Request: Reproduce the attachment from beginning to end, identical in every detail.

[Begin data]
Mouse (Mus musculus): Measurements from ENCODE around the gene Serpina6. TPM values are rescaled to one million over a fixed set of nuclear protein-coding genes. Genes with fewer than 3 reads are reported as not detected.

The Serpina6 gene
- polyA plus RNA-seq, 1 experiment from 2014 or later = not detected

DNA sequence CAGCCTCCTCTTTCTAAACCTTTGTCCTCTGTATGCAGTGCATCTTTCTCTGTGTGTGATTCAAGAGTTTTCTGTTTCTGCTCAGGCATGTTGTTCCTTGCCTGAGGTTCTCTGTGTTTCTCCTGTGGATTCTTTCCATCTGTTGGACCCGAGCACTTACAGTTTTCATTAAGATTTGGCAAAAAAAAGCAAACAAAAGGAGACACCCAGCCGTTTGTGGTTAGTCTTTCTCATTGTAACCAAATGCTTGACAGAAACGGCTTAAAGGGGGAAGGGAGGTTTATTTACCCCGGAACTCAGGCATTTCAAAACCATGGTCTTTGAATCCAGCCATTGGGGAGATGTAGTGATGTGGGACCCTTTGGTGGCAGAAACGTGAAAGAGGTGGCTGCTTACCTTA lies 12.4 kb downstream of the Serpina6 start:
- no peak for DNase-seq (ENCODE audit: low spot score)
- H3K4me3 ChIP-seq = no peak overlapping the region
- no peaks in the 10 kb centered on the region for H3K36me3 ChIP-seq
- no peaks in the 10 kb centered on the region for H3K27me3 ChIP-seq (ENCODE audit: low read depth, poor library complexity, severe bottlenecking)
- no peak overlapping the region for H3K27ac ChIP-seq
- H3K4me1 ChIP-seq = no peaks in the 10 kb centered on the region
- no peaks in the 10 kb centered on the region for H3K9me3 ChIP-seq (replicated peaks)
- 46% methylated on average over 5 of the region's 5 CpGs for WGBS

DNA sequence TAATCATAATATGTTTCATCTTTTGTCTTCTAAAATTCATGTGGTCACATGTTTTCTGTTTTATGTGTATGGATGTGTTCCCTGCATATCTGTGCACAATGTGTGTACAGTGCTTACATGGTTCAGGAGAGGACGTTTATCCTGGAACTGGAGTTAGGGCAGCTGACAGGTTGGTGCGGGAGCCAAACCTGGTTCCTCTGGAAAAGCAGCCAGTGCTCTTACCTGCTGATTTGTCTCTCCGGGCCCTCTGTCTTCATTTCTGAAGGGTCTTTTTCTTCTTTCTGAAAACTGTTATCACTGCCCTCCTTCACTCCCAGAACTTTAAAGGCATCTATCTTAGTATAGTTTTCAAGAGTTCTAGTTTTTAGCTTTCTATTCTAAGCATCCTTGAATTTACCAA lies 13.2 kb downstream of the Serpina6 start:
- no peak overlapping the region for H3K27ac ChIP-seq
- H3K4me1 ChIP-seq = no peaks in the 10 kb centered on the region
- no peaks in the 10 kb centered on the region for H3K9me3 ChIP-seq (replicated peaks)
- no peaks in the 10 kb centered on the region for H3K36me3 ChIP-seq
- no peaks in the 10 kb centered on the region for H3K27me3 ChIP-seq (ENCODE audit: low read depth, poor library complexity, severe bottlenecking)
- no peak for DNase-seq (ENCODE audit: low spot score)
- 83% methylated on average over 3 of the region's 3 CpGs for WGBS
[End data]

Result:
Mouse (Mus musculus): Measurements from ENCODE around the gene Serpina6. TPM values are rescaled to one million over a fixed set of nuclear protein-coding genes. Genes with fewer than 3 reads are reported as not detected.

The Serpina6 gene
- polyA plus RNA-seq, 1 experiment from 2014 or later = not detected

DNA sequence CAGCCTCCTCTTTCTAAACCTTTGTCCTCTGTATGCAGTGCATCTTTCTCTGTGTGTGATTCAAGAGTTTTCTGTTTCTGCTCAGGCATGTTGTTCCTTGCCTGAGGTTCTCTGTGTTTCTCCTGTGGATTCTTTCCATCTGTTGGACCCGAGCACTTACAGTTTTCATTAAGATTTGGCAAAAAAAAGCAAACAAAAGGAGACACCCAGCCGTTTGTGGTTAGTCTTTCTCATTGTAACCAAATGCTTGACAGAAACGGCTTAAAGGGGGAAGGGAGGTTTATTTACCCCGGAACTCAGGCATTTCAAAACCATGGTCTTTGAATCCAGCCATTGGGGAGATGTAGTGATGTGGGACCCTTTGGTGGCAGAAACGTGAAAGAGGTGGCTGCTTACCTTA lies 12.4 kb downstream of the Serpina6 start:
- no peak for DNase-seq (ENCODE audit: low spot score)
- H3K4me3 ChIP-seq = no peak overlapping the region
- no peaks in the 10 kb centered on the region for H3K36me3 ChIP-seq
- no peaks in the 10 kb centered on the region for H3K27me3 ChIP-seq (ENCODE audit: low read depth, poor library complexity, severe bottlenecking)
- no peak overlapping the region for H3K27ac ChIP-seq
- H3K4me1 ChIP-seq = no peaks in the 10 kb centered on the region
- no peaks in the 10 kb centered on the region for H3K9me3 ChIP-seq (replicated peaks)
- 46% methylated on average over 5 of the region's 5 CpGs for WGBS

DNA sequence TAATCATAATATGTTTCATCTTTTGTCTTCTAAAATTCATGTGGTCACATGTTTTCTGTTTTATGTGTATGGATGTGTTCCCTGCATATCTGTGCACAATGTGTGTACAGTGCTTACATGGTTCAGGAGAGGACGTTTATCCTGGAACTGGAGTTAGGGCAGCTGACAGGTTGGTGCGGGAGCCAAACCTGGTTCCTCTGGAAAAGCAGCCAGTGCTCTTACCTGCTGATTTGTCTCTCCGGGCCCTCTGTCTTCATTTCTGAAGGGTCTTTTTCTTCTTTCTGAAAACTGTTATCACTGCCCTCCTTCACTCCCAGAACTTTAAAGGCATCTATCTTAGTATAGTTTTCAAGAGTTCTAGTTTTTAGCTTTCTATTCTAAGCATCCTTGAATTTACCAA lies 13.2 kb downstream of the Serpina6 start:
- no peak overlapping the region for H3K27ac ChIP-seq
- H3K4me1 ChIP-seq = no peaks in the 10 kb centered on the region
- no peaks in the 10 kb centered on the region for H3K9me3 ChIP-seq (replicated peaks)
- no peaks in the 10 kb centered on the region for H3K36me3 ChIP-seq
- no peaks in the 10 kb centered on the region for H3K27me3 ChIP-seq (ENCODE audit: low read depth, poor library complexity, severe bottlenecking)
- no peak for DNase-seq (ENCODE audit: low spot score)
- 83% methylated on average over 3 of the region's 3 CpGs for WGBS